BOSTON (State House News Service) - Massachusetts has joined Indiana as one of two states now offering tax discounts to companies for providing their workers with ways to get in better shape.
"We feel like this is going to be a pilot year. We'll learn an awful lot about this. The state of Indiana is the only other state that's implemented a wellness tax credit, and over a four-year period only 114 businesses applied," Bureau of Community Health and Prevention Director Cheryl Bartlett told the Public Health Council on Wednesday morning.
The council approved emergency regulations for the new tax credit on Wednesday. The tax credits were included in last year's omnibus health care cost control law. The state made the regulations emergency in nature because the tax credits portion of the law went into effect on Jan. 1.
Bartlett said that the Department of Public Health will consider any business with 500 or fewer employees, most of whom live in Massachusetts, eligible for the tax credit. The DPH would give "preference" to businesses with 100 or fewer employees, Bartlett said.
The tax credit will offer incentives equal to 25 percent of the wellness programs cost in an amount of up to $10,000 per company. There is an annual cap of $15 million, and businesses would need to be certified every year, according to Bartlett's presentation.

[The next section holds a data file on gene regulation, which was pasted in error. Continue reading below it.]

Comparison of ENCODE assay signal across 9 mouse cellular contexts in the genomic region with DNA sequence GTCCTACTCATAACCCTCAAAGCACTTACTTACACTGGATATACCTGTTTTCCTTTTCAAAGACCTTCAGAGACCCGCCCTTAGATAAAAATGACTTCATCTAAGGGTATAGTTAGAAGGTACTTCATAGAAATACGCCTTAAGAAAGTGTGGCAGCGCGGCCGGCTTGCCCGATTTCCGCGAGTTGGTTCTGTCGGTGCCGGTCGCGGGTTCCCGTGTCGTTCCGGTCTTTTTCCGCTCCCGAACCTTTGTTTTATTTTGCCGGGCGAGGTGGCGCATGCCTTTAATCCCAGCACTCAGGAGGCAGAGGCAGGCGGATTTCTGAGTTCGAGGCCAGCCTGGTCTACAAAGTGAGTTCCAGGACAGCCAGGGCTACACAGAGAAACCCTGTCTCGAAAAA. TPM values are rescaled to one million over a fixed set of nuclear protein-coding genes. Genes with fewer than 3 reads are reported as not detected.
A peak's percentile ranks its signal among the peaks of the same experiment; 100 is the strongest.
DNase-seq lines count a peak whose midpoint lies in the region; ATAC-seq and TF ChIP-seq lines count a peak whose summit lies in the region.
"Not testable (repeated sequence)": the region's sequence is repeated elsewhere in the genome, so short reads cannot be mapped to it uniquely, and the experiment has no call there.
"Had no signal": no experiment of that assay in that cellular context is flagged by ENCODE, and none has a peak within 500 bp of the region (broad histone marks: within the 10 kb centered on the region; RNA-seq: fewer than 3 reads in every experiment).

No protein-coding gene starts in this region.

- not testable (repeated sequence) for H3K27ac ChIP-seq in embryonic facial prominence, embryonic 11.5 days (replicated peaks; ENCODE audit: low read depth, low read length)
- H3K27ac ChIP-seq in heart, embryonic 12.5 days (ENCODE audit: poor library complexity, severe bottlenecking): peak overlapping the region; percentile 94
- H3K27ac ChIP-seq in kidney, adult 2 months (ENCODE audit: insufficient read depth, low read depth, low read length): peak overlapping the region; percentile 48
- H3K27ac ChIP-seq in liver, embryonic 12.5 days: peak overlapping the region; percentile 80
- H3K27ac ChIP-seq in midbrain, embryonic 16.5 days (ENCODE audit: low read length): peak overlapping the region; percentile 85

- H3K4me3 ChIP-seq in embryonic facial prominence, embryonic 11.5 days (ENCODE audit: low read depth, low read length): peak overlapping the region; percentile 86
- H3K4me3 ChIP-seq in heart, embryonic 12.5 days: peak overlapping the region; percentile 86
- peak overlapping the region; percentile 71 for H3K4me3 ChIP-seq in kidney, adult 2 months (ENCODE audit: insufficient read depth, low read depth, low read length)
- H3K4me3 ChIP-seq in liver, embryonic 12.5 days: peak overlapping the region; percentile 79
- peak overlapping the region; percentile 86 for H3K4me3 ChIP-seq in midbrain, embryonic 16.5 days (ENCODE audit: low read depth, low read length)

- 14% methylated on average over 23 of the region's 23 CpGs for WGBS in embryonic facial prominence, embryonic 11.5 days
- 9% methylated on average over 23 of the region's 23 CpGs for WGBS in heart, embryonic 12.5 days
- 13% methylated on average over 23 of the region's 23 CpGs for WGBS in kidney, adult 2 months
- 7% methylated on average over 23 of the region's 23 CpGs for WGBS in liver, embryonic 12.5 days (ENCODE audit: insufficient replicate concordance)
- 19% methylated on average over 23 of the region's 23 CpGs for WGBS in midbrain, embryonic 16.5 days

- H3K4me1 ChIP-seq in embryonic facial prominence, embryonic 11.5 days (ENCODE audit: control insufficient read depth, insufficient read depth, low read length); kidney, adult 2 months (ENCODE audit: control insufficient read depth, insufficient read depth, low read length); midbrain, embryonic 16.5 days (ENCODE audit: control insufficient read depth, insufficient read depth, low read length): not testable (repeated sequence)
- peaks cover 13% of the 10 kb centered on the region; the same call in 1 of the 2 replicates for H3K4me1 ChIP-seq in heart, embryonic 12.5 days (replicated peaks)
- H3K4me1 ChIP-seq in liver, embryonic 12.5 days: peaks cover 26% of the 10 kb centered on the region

The wellness programs should be geared toward particular health issues faced by employees working at a particular company, so while smoking cessation is an acceptable wellness program, it would not qualify if only a very small percentage of workers smoked, Bartlett said.
Interim Commissioner of Public Health Lauren Smith wanted to be sure that outreach about the program would extend beyond briefings to chambers of commerce.
"Are there places to go where you can target business, small businesses, but especially businesses that have employees who may not have English as their first language?" Smith asked. She said, "I know you recognize that that's in alignment with other strategic priorities that the department has."
DPH deputy general counsel Peggy Wiesenberg said that a professor from UMass Lowell had raised similar concerns and would likely be involved in outreach.
"I'm sure that the program will be working with her and others to reach those populations," Wiesenberg said.
Council member Paul Lanzikos, who is executive director of North Shore Elder Services, said he was disappointed that the tax incentive means there is no monetary encouragement for tax-free non-profits.
"Often times it's the not-for-profits that would take the lead in sponsoring initiatives like this," Lanzikos told the News Service. During the meeting, he said the fact that non-profits are left out is a "significant lapse."
Board member Meredith Rosenthal said that the wellness programs could be a source of data to tell economists such as herself what works best.
"I know that the statute begins with the premise that wellness programs save money. Having studied this I know that that's not altogether clear," said Rosenthal.
Bartlett said asking participants to submit data would be "pretty complicated and might be a deterrent."